The testing pase was carried out with different groups of the adult population, covering rural and urban areas, older people and young people in transition to adult life, and people with and without disabilities. The conclusions are different depending on the groups, although there are some that are common to all of them.
In terms of timing, the version with four players had an adequate length and was positively valued by both the educators and the participants. However, when testing with six players, the games were too long, causing the people who were participating to start to get bored and stop paying attention.
Regarding the mechanics, the game was very complicated at the beginning, since it seemed to everyone that it had many and very complex rules. In those cases in which they were watching other couples playing previously, the games were easier, although even in those cases, both educators and participants have highlighted that it was difficult. This was especially relevant in the case of people with disabilities who have cognitive impairment, although with the adaptations that have been made in the components of the game after the testing pase it should be somewhat easier to master the dynamics.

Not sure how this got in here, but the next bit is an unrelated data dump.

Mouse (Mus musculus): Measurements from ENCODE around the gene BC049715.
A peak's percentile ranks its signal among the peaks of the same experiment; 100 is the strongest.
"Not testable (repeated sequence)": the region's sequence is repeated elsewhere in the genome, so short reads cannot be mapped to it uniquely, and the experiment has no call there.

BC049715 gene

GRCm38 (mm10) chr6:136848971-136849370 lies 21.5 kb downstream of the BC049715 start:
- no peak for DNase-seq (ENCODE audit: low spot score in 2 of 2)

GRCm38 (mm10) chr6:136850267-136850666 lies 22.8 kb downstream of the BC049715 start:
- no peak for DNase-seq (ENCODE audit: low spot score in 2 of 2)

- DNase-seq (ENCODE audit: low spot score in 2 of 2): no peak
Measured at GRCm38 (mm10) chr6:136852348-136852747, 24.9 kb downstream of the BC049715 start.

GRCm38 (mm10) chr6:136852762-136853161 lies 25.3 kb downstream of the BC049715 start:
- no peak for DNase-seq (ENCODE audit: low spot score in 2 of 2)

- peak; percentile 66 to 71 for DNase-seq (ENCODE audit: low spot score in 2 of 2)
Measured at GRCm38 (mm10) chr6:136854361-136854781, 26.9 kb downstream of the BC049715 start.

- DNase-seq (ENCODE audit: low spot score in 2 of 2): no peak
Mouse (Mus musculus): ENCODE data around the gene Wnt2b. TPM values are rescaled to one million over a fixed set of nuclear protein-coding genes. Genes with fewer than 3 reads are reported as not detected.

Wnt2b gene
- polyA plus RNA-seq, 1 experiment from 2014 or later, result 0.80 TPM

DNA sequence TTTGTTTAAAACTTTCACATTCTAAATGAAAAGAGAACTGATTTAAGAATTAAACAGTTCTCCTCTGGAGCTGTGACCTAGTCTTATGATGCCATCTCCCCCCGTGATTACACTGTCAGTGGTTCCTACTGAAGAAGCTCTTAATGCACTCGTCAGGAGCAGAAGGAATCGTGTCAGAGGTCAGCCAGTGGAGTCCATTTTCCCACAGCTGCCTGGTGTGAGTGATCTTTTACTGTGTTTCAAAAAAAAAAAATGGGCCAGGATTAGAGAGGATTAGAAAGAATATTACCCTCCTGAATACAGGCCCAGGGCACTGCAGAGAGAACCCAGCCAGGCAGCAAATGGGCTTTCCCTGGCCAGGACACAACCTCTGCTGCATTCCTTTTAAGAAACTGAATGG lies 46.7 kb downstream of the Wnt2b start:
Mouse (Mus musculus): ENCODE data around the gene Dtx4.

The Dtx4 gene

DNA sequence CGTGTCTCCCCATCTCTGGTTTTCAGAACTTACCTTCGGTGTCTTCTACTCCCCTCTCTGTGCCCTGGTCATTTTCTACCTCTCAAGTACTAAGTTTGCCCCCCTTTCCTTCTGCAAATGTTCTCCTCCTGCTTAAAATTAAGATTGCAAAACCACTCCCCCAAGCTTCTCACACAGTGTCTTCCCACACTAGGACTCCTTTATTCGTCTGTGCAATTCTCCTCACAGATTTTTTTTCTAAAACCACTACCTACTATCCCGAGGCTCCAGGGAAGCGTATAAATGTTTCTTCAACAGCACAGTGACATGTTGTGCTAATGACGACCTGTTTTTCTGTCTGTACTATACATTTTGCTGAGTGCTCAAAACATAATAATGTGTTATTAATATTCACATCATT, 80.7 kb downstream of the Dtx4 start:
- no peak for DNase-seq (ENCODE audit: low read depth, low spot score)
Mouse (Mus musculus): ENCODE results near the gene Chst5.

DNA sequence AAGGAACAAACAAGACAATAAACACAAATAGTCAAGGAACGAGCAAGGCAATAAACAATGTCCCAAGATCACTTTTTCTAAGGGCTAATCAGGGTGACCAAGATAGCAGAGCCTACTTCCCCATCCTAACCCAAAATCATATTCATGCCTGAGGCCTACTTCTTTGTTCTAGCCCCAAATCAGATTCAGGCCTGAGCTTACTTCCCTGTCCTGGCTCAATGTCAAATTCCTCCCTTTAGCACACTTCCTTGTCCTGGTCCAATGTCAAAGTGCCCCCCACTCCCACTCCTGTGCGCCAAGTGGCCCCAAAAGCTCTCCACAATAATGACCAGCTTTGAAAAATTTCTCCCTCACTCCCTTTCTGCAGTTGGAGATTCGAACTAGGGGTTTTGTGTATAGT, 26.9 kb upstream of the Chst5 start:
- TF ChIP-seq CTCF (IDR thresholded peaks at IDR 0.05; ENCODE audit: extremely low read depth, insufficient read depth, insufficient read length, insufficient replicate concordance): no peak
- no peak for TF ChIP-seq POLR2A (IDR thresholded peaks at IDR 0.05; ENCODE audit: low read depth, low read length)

On the other hand, when players in pairs had a previous relation with each other, it was much easier for them to make decisions and progress through the game. However, one of the things that stands out most about the testing phase is that when there were players with a difference in age or who came from different backgrounds, the dynamics of the project worked much better, since the way of acting and thinking of one and the other was very different and the conclusions drawn in the debriefing have been much richer.
In general, the evaluation of the game is positive, both by educators and by users, although having a simplified version of the game would be of great help to work with certain groups.
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